DANIEL 7 (4 Beasts)
DANIEL 7 (4 Beasts)
This dream took place about 550 BC. Daniel was a man of great faith. God honored his faith and revealed to him the future persecutions the church would go through. In verses two and three Daniel talks about seeing wind, sea and beasts. To understand these symbols we will turn to history, Biblical references and geography.
“The Chaldeans under NEBUCHADNEZZAR II destroyed Jerusalem and burned the Temple (587 or 586 BC); the royalty, nobility, and skilled craftsmen were deported to Babylonia.”*
“Chaldean rule ended when the Persians under CYRUS THE GREAT captured Babylon in 539 B.C.. Henceforth, Babylonia was merely a province in a succession of large empires: Persian, Seleucid, Parthian, and Sassanian (539 B.C.-AD 650). Its capital was moved from Babylon to nearby SELEUCIA by the Seleucids; later CTESIPHON, near Seleucia, was the administrative center of the Parthians and Sassanians.*
“He was succeeded by his eldest son, CAMBYSES II. His son CAMBYSES II, who ruled from 530 to 522, invaded Egypt. Following an interregnum of a year, DARIUS I took power by killing the usurper Smerdis and established the Achaemenid empire on a firm basis. He consolidated and further extended Persian conquests (so that the empire stretched from Egypt and Thrace in the west to northwestern India in the east); established the system of satraps (local governors) under firm centralized control; encouraged the spread of ZOROASTRIANISM; and was a great patron of the arts. Darius’s son XERXES I (r. 486-465), after his defeat by the Greeks in the PERSIAN WARS, retired from active government and set a precedent for future kings who were kept in power by the efficient bureaucracy organized by Darius. Constant revolts were put down, but the weakness of the empire was apparent under ARTAXERXES I (r. 465-424), Xerxes II (r. 424-423), and Darius II (r. 423-404). Under ARTAXERXES II (r. 404-359), the revolt of his brother CYRUS THE YOUNGER almost cost him his throne. Artaxerxes III (r. 359-338), an able although cruel monarch, saved the empire from disintegration by reconquering the provinces of Phoenicia and Egypt, which had previously regained their independence. Unfortunately for the Achaemenid empire, Artaxerxes III was poisoned, and a puppet Arses ruled for two years. The last prince of the Achaemenid family, DARIUS III Codomannus, assumed the throne in 336.”*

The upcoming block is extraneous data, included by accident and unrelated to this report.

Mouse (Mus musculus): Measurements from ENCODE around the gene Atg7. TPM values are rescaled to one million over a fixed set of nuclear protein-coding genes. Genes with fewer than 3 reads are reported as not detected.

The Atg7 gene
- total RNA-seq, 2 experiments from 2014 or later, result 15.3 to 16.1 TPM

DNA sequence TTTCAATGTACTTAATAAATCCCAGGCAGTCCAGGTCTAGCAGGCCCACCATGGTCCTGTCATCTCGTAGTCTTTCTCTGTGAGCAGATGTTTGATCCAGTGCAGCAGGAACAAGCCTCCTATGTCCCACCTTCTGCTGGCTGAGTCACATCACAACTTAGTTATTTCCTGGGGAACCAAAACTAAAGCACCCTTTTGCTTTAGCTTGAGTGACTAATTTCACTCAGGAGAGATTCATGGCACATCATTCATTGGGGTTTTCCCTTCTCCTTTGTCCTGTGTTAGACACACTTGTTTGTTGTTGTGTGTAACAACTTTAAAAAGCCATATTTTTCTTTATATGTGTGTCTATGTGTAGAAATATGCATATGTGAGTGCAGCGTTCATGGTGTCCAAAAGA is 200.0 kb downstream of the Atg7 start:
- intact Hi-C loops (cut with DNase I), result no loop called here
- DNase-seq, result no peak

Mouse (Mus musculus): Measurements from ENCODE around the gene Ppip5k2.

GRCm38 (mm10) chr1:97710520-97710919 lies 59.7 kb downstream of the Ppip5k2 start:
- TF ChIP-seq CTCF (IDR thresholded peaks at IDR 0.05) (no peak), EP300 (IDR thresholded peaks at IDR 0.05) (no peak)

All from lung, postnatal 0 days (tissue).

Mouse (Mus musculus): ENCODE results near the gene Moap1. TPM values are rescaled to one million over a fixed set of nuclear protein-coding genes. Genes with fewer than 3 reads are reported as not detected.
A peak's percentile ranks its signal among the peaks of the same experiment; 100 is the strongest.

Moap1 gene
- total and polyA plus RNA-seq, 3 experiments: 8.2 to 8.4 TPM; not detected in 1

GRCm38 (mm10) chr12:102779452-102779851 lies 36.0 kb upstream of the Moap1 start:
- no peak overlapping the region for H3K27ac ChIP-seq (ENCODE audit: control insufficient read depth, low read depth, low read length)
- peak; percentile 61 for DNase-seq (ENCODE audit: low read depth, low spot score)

The bear being raised up on one side is significant. The Medes and the Persians united to destroy Babylon. But as history shows, the Medes eventually were absorbed by the Persians and lost significance. The three ribs in its mouth represent the territories it ate up and devoured.
“Aided by a battle-hardened Macedonian army that possessed the cavalry necessary for a campaign against the Persians, Alexander conquered the entire Persian Empire in ten years (334-25). He created an empire stretching from Macedonia to the Indus River, a magnificent achievement that had even more important, far-reaching effects. Alexander initiated the systematic Hellenization of the East. Greek and non-Greek culture fused together over the centuries, promoting new concepts of ethics and new religions, including Christianity.”*
The leopard also had four heads. These four heads represented the breakup of Alexander’s Empire. Upon his death, his four generals, Cassander, Lysimachus, Seleuchus, and Ptolomy divided up the empire.